The toms (drums) are masterfully done. Not only is the fundamental tone (pitch) present, the many overtones are present too, resulting in a highly textured, full-sounding tom that doesn’t just sound like a flat ‘thud’, but with a beautiful resonance that sings. Floor toms don’t just sound like some mere extension of the bass drum, but have a nice low end that is distinctly separate from the bass drum. The snare sounds true-to-source, with Red Hot Chili Pepper's snare drum cutting the mix with a very nice attack and crack, the high pitched overtones easily heard.

I could go on and on about how natural instruments sound but suffice to say, the DAC19 does a superb job.

Conclusion/After Thoughts

The DAC19 has shed new light on what the “garbage in, garbage out” mantra means to me. Indeed, with the DAC19, the quality of the recordings is everything. There is, and can be, no voodoo to salvage poor recordings. It’s ruthless in revealing the true state of one’s recordings. I played some Muse and Linkin Park (don’t laugh) and musical preference aside, they didn’t sound all that great. It’s not that they sounded bad per se, but when put side-by-side with quality recordings with good dynamic range, they just fall short. I’m not saying that this DAC will change the type of music you like, because I do enjoy my Muse even more. I just think that the DAC has opened my eyes to explore more genres that I would not have had, without a revealing setup.

The DAC19 is to me, a neutral, transparent, revealing and true-to-source DAC. It is certainly not a bright, harsh or unnatural DAC, unless the recording calls for that kind of sound. Detailed sound does not equate to bright, nor does bright mean detailed. True detail usually sounds good and doesn’t make your ears bleed.

What about the DSP1?

As you might already know, the DAC19 comes in two flavours: DF and DSP1. The DF is USD480 and the DSP1 is USD630. I struggled for a long time deciding which one to take, wheter the DSP1 chip and better capacitors was worth the added USD150 expense. Not much is known about the DSP1, except that it’s used in Audio-Gd’s flagship DAC products and quite a powerful processor. It can deal with jitter, although I don’t know how well it works. Saying that the Ref 1 uses the DSP1 and so the DSP1 must be good is somewhat of a flawed argument to me, because the Ref 1 probably still sounds pretty darn good with a DF filter, the circuit topology making much more of a difference than one filter chip.

But what I can say with certainty is that it is very difficult to go wrong with the DF @ USD480.
post #2 of 128
Great review noinimod!

By the way, which input did you for the review, usb or spdif?
post #3 of 128
Thread Starter 
Thanks slim.a! Your review of the dac19mk3 inspired me to write one for the DF since there's such a lack of information for the latter, and it's just not possible to get brand new 19mk3 units.

I'm using usb. Yes i know it's criminal and want to get on SPDIF asap - i'm just still undecided on the teralink or m2tech. Decisions.. decisions
post #4 of 128
Nice review there! I think we all have been waiting for a full review. Good job!
post #5 of 128
Good work on the review. I found owning a Reference 1 has moved a lot of my musical preferences towards classical and jazz, as the more natural-sounding instrument reproduction with good headphones is just addictive. I only regret I don't have the room or patience for vinyl.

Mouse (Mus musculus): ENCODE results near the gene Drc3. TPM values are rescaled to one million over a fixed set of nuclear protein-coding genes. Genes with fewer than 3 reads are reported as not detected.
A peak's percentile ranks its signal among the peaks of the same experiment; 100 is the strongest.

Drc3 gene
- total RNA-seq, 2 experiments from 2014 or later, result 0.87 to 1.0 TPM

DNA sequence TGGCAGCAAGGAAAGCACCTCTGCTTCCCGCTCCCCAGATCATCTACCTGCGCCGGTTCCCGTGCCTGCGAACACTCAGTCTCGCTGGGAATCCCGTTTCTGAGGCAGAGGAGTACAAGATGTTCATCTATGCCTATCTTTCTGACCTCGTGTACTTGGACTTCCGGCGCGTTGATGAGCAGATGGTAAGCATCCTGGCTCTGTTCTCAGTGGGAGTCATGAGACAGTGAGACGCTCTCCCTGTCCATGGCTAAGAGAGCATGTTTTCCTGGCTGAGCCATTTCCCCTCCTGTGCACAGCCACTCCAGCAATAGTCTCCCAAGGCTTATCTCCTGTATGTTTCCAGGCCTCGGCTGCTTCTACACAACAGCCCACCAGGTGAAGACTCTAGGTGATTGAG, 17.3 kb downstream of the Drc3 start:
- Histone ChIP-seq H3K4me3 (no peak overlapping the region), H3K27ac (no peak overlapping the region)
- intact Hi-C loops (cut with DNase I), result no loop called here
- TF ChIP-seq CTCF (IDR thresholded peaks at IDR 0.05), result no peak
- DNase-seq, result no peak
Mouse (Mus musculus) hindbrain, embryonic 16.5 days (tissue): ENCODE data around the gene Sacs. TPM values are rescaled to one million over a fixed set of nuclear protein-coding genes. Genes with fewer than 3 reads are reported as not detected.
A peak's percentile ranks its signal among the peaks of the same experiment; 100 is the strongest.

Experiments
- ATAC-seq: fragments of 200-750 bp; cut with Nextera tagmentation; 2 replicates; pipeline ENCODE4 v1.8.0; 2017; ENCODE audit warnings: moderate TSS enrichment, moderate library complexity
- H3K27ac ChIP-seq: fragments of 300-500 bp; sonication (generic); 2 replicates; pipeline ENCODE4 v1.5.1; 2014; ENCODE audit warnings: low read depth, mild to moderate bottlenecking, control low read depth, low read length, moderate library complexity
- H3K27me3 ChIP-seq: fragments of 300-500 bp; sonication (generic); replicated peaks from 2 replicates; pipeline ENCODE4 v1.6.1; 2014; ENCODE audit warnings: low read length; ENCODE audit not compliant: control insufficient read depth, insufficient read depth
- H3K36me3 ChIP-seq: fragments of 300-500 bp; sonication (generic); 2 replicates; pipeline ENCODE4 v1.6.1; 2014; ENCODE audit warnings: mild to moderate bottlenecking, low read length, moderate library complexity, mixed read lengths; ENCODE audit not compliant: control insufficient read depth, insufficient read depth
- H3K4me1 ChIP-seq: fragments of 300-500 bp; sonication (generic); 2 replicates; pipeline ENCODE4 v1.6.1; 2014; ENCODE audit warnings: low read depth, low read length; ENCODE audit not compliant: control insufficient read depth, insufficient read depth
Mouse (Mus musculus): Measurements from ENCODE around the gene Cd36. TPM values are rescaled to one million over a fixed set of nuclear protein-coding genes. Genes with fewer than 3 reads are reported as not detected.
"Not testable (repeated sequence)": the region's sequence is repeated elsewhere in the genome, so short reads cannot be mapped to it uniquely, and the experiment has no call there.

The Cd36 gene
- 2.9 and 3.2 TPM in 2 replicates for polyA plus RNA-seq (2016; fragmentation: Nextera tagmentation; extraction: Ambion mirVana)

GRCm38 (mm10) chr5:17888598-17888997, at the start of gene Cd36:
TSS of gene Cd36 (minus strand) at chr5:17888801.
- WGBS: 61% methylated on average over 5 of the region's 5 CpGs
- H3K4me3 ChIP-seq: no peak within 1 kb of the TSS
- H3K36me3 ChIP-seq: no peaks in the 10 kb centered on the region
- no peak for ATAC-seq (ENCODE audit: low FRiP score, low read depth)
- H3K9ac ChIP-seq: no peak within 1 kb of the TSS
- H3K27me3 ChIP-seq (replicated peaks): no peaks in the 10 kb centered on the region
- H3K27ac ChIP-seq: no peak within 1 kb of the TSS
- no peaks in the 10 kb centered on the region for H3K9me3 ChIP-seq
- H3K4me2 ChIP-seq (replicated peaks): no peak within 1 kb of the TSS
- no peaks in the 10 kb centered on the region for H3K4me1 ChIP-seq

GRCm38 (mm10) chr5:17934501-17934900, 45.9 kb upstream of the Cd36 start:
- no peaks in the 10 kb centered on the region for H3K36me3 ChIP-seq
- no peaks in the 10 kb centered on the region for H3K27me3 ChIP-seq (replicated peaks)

It will be interesting to see your comments comparing USB to using the Teralink or M2Tech once you have one.
post #6 of 128
Thread Starter 
Heh, i asked Kingwa about tweaks i plan on doing and he said the one that will give the most improvement would be the usb->spdif converter, assuming the implementation is good.
post #7 of 128
Very good review
post #8 of 128
Nice review noinimod. Can't wait to upgrade my DAC :-)
post #9 of 128
I just purchased the Audio-gd DAC19DSP!!! I'm pretty excited. I will post some comments once I have put in a sufficient amount of listening time.
post #10 of 128
Great review, I'm in the market for a DAC and this one seems to be a great candidate
great pic's too

I'm eagerly awaiting your impressions sk3383

I find it hard to decide on the DF/DSP.......pff decisions decisions...
post #11 of 128
@noinimod
So the setup you used was :

USB>DAC 19>RCA to XLR cable>Dynaudio BM5A ?

Maybe you need a preamp/headphone amp now.
post #12 of 128
Great review!! I have the DSP version and have been meaning to write some impressions after it burns in. So far my impressions exactly mirror your own. When I read your review I was thinking "yeaaaa thats how I'm hearing it" almost to a T. I really wasn't expecting to be blown away by this DAC but it continues to please. Best purchase I've made to date. Again well done..
post #13 of 128
Quote:
Originally Posted by noinimod View Post
The DAC19 DF/DSP has a matt black aluminium chassis. It’s not going to win any design awards...
am i the only one who thinks audio-gd stuff looks perfectly great?
something about that script font is sexy to me.

but, then again, being a designer myself, i'm totally into functionality/brutalism.
post #14 of 128
Quote:
Originally Posted by TheWuss View Post
am i the only one who thinks audio-gd stuff looks perfectly great?
something about that script font is sexy to me.

but, then again, being a designer myself, i'm totally into functionality/brutalism.
I completely agree! And I absolutely love the Audio-GD style :-)
post #15 of 128
Thread Starter 
Quote:
Originally Posted by Omega17TheTrue View Post
@noinimod
So the setup you used was :

USB>DAC 19>RCA to XLR cable>Dynaudio BM5A ?

Maybe you need a preamp/headphone amp now.
Should have put that in my review, thanks for the reminder, i'll add that bit in
It's actually USB>DAC19>RCA to XLR>TC Level Pilot>BM5A

Quote:
Originally Posted by TheWuss View Post
am i the only one who thinks audio-gd stuff looks perfectly great?
something about that script font is sexy to me.

but, then again, being a designer myself, i'm totally into functionality/brutalism.
Haha, to be honest, i'm totally into the audio gd aesthetic cos it's just so clean. But i know many people who prefer something that looks more 'exciting', even if it means that the insides are crappy